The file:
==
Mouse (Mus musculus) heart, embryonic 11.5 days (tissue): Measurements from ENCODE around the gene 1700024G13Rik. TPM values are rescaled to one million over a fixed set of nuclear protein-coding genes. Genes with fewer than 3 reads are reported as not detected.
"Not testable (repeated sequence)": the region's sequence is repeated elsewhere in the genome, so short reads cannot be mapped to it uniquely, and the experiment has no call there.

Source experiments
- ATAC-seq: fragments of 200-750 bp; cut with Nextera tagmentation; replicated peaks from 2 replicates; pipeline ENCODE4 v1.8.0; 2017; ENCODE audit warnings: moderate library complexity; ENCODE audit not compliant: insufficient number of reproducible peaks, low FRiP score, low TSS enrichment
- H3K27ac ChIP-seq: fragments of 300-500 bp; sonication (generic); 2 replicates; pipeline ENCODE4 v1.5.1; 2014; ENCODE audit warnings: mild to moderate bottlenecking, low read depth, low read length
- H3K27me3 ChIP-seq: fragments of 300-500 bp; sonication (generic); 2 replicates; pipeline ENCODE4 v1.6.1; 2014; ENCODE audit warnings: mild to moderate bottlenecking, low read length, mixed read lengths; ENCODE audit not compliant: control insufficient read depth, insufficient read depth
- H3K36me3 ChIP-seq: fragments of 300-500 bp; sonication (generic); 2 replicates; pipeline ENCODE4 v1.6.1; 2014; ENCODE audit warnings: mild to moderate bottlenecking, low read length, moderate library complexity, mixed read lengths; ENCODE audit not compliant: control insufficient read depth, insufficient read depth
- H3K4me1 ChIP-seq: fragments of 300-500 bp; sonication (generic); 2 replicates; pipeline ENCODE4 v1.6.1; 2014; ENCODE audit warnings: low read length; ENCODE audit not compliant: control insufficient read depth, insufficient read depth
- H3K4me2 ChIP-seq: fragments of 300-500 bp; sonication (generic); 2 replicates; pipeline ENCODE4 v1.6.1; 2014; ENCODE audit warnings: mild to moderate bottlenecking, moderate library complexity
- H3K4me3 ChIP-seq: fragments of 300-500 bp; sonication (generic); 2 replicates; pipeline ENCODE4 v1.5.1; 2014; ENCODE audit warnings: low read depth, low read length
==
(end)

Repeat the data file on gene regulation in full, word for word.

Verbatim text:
Mouse (Mus musculus) heart, embryonic 11.5 days (tissue): Measurements from ENCODE around the gene 1700024G13Rik. TPM values are rescaled to one million over a fixed set of nuclear protein-coding genes. Genes with fewer than 3 reads are reported as not detected.
"Not testable (repeated sequence)": the region's sequence is repeated elsewhere in the genome, so short reads cannot be mapped to it uniquely, and the experiment has no call there.

Source experiments
- ATAC-seq: fragments of 200-750 bp; cut with Nextera tagmentation; replicated peaks from 2 replicates; pipeline ENCODE4 v1.8.0; 2017; ENCODE audit warnings: moderate library complexity; ENCODE audit not compliant: insufficient number of reproducible peaks, low FRiP score, low TSS enrichment
- H3K27ac ChIP-seq: fragments of 300-500 bp; sonication (generic); 2 replicates; pipeline ENCODE4 v1.5.1; 2014; ENCODE audit warnings: mild to moderate bottlenecking, low read depth, low read length
- H3K27me3 ChIP-seq: fragments of 300-500 bp; sonication (generic); 2 replicates; pipeline ENCODE4 v1.6.1; 2014; ENCODE audit warnings: mild to moderate bottlenecking, low read length, mixed read lengths; ENCODE audit not compliant: control insufficient read depth, insufficient read depth
- H3K36me3 ChIP-seq: fragments of 300-500 bp; sonication (generic); 2 replicates; pipeline ENCODE4 v1.6.1; 2014; ENCODE audit warnings: mild to moderate bottlenecking, low read length, moderate library complexity, mixed read lengths; ENCODE audit not compliant: control insufficient read depth, insufficient read depth
- H3K4me1 ChIP-seq: fragments of 300-500 bp; sonication (generic); 2 replicates; pipeline ENCODE4 v1.6.1; 2014; ENCODE audit warnings: low read length; ENCODE audit not compliant: control insufficient read depth, insufficient read depth
- H3K4me2 ChIP-seq: fragments of 300-500 bp; sonication (generic); 2 replicates; pipeline ENCODE4 v1.6.1; 2014; ENCODE audit warnings: mild to moderate bottlenecking, moderate library complexity
- H3K4me3 ChIP-seq: fragments of 300-500 bp; sonication (generic); 2 replicates; pipeline ENCODE4 v1.5.1; 2014; ENCODE audit warnings: low read depth, low read length